• I was looking into helping our younger daughter and noticed that my husband met many ADHD criteria. But this is what truly opened my eyes: My therapist said I wasn’t the one with the problem, and suggested I stop taking antidepressants and instead encourage my husband to be evaluated.
• My girlfriend was taking a calculus course for the third time, the only thing stopping her from completing her degree. When she failed the course again, the department head suggested an ADHD evaluation.
• We watched a TV show where a highly creative person described his life before and after medication. Joe said, “Hey, that’s me!” He received a diagnosis shortly afterward but never pursued treatment. The doc said it was Joe’s responsibility to follow up. I didn’t know back then that “poor follow up” is a common symptom in and of itself!
• My husband asked our doctor about it years ago. The doctor said, wrongly, “If you can read a book, you are not ADHD.” A therapist said my husband was passive-aggressive. I read an article with a behavior list resembling passive-aggression, but it was for ADHD.
• I am an elementary school teacher. Many of my students have ADHD, and it is obvious many of their parents do as well. Gradually, I made the connection to my husband’s behavior.
• I was in graduate school studying psychology, and a fellow student told me my husband’s actions sounded like ADHD. I had just had a class that covered ADHD for children, but they never mentioned adults. The behaviors are often different, so it just didn’t connect in my mind.
• His professor suggested it, based on how many right answers my boyfriend had crossed out on a test and changed to the wrong ones.
• My boyfriend was smart but couldn’t read aloud without stammering. He also missed details and ”distorted the facts.” I thought, dyslexia. It took years of research to figure out he probably had ADHD.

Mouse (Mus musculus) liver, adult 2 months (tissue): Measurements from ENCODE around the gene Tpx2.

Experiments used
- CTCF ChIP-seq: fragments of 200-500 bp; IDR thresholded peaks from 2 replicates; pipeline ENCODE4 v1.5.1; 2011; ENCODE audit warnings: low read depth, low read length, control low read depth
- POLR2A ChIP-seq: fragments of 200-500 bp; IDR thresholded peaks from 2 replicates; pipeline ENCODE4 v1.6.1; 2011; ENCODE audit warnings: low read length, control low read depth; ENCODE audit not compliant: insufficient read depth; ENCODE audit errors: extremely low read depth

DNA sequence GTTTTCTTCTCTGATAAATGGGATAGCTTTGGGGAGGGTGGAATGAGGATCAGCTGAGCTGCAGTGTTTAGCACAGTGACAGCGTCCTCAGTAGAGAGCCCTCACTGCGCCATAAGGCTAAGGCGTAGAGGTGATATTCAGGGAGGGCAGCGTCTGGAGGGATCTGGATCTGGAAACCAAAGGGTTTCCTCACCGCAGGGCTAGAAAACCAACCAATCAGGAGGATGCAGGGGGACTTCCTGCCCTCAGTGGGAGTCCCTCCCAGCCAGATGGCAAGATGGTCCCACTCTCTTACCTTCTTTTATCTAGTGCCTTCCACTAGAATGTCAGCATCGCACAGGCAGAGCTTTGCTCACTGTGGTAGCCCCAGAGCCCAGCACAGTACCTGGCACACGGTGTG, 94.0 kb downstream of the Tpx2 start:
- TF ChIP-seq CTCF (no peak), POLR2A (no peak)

• My husband’s friend was diagnosed. When he described to us the behaviors, we realized that my husband had them, too. Then, his father was diagnosed.
• I suggested that my wife’s son might have it. Her ex-husband seemed to have it, too, it was less clear if she did. After “crashing and burning” a few years later, though, she was diagnosed. Her high intelligence meant she had always coping • strategies but, by age 45, she’d hit the wall.
• We saw a TV commercial for medication. My boyfriend said, “That’s exactly how my brain works”. His nephew has ADHD. He was much like him as a kid. A screening quiz indicated he might have it. He scoffed: “They’re trying to sell medication!” My quiz score said I probably did not have ADHD. He made an appointment for an evaluation and was diagnosed.
• I’d read a book about Adult ADHD, to better understand some friends who have ADHD. Still, I didn’t notice symptoms in my partner for the first six months, because she was in “hyperfocus mode” all the way. It seems the novelty of the new relationship was so stimulating, it helped her brain function better. After living together full-time, though, it only took about three months to realize that she probably had ADHD. It took three years for her to agree to an evaluation, and sure enough, she has it.
• I knew something was wrong and desperately searched for answers on the web by “Googling” phrases like “Why do I hate my spouse?” Finally, I learned about ADHD. It fit.
What About You?
How did you and/or your partner make the connection to ADHD? And, has that made a difference in your lives?
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An earlier version of this post appeared Apr 27, 2016